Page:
Chateau Marmont needs no introduction. Every brochure tourist and local acting major with an IMDB credit is perpetually trying to snag a seat on their famous patio. Skip the chaos and go to Chateau Hanare instead. Located in a converted bungalow on the Chateau property (the entrance is on Selma), this quiet Japanese restaurant is just as expensive as the main restaurant, but the food is so much better. Get the house-made tofu, the rice pot, and any type of sashimi that speaks to you.
La Morra Pizzeria isn’t actually a pizzeria. It’s a portable pizza oven built into the back of a trailer that a husband/wife team tool around town. They pop up everywhere from farmer’s markets to private events and restaurants. But the most reliable spot you can find them is at the East Hollywood wine bar, Tabula Rasa, on Thursday nights. This is crowd-pleasing, Neapolitan-style pizza with a crunchy/chewy crust you’ll still be thinking about the next morning. The fact that you’re also in a wine bar with a very good selection is only a bonus.
Cento is one of those places that a lot of people in LA have heard of, but haven’t tried, probably because it’s only open four days a week from 11am-3pm inside a downtown wine bar. You should go out of your way to make it happen, though. You need their beet spaghetti and burrata immediately in your life. And beating your roommate pasta-snob from Long Island to the punch will feel absolutely incredible.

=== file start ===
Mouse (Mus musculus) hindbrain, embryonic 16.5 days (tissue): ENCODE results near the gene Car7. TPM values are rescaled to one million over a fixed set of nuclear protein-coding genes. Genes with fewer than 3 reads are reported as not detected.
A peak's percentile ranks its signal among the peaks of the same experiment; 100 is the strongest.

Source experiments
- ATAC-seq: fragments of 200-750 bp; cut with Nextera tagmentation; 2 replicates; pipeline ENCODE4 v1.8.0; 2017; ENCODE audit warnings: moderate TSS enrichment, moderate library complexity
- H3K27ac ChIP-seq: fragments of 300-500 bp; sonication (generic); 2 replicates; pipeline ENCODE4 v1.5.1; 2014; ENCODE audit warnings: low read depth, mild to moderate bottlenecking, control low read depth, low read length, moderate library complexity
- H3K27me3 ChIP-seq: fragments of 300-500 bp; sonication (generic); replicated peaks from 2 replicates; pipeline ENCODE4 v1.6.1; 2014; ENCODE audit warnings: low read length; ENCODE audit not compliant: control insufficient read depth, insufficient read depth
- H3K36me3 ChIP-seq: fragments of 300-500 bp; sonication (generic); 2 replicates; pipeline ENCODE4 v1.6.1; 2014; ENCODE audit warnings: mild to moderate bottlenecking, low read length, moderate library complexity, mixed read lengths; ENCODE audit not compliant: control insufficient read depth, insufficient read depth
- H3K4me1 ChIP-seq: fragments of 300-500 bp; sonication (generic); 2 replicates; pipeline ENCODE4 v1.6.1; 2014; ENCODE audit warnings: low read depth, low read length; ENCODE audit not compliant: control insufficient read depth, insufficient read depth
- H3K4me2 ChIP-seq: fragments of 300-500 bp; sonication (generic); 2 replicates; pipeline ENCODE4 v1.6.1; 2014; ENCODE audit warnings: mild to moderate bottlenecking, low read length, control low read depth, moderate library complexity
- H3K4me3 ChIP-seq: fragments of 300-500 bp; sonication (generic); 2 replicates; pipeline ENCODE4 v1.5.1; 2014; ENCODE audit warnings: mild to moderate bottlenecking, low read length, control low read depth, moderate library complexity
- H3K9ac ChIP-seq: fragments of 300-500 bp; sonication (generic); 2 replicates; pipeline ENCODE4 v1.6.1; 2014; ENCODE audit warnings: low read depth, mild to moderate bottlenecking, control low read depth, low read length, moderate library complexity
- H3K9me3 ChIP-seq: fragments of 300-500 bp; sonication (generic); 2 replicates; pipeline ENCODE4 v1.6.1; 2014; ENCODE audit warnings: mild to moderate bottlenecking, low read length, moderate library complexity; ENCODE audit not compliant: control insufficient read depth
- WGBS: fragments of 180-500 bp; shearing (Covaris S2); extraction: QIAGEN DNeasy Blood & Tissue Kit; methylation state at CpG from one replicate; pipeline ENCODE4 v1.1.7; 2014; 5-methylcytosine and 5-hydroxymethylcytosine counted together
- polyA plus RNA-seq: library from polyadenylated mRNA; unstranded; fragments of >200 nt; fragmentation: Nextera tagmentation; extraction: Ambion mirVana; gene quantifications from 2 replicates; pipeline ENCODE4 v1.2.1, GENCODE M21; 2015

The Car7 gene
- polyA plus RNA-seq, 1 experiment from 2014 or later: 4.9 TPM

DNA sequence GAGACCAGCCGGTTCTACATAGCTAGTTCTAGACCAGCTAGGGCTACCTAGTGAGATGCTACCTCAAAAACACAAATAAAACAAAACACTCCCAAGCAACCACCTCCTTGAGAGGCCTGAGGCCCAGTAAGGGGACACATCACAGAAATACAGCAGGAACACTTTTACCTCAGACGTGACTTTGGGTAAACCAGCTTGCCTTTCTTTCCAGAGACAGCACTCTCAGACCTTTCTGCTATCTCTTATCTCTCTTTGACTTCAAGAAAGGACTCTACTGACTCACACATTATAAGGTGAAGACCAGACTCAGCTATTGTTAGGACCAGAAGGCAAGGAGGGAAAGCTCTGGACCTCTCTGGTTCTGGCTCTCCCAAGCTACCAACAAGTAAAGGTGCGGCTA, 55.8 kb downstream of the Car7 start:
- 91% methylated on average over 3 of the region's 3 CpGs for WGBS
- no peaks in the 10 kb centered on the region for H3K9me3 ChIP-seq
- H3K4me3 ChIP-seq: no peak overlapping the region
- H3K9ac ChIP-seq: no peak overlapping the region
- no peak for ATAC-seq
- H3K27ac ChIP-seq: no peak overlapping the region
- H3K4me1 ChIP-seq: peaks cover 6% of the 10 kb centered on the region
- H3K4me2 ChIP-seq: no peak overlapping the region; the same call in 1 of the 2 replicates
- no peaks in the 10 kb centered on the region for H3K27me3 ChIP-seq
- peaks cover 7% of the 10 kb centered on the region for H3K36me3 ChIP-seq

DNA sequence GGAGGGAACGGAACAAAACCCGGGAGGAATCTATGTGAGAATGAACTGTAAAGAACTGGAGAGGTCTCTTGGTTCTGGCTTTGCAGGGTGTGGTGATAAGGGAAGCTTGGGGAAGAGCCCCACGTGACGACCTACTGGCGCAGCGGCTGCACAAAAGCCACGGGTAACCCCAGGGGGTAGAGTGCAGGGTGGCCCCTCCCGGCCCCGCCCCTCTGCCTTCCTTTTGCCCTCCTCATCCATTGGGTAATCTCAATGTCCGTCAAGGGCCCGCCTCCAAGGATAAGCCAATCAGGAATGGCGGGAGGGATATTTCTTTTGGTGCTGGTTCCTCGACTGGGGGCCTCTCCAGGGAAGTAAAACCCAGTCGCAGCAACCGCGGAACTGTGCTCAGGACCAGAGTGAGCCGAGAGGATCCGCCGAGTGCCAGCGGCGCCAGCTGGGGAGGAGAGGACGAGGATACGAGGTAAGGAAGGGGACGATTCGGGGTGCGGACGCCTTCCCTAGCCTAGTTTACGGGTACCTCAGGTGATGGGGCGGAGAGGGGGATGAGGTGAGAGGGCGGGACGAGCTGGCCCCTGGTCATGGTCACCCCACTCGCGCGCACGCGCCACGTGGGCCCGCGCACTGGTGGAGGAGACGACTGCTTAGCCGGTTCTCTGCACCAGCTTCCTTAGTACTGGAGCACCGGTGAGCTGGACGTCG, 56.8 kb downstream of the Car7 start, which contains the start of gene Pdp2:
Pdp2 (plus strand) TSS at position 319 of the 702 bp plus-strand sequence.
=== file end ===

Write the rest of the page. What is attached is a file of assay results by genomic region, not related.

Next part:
Located on a stretch of North Hollywood generally reserved for car mechanics and acting studios, Cahuenga General Store feels stepping into another world. Or at the very least, the mid-1800s. The all-wood floors are old and creaky, there are chairs hanging from the ceiling, and there’s homemade soap on the shelves. It’s not until you spot the cash register in the back that you realize you’re still in modern-day LA and at a coffee/sandwich shop. The 30-item menu can be a little overwhelming at first, but you’ll be happy as long as you order anything that involves the house-made pesto. If you hang out long enough, you’ll catch some live music on the stage in the corner.
That guy Trevor in your on-camera class loves talking about how the best food in LA is in stripmalls. But you already knew that, and you’re fairly certain that he hasn’t been to the greatest stripmall spot in all of LA. Zam Zam, the tiny Pakistani grocery store in Hawthorne, has no menu or waitstaff and the husband/wife team that run the place will probably just bring you an assortment of things they felt like cooking that day. There’s also an element of mystery to a meal at Zam Zam, you can usually expect a few curries, a kebab or two, and biryani rice that’s worth leaving class early to eat.
Otafuku is a family-run Japanese restaurant in Gardena that treats soba noodles like a science. The three kinds of soba served here vary in size, texture, and taste, but all are made daily in-house from flour that’s imported from Japan. Our favorite is usually the all-white seiro, but whatever you choose will be served cold on a bamboo plate with a tiny dish of garlic soy sauce for side-dipping. It’s light, refreshing, and unlike anything we’ve had in LA.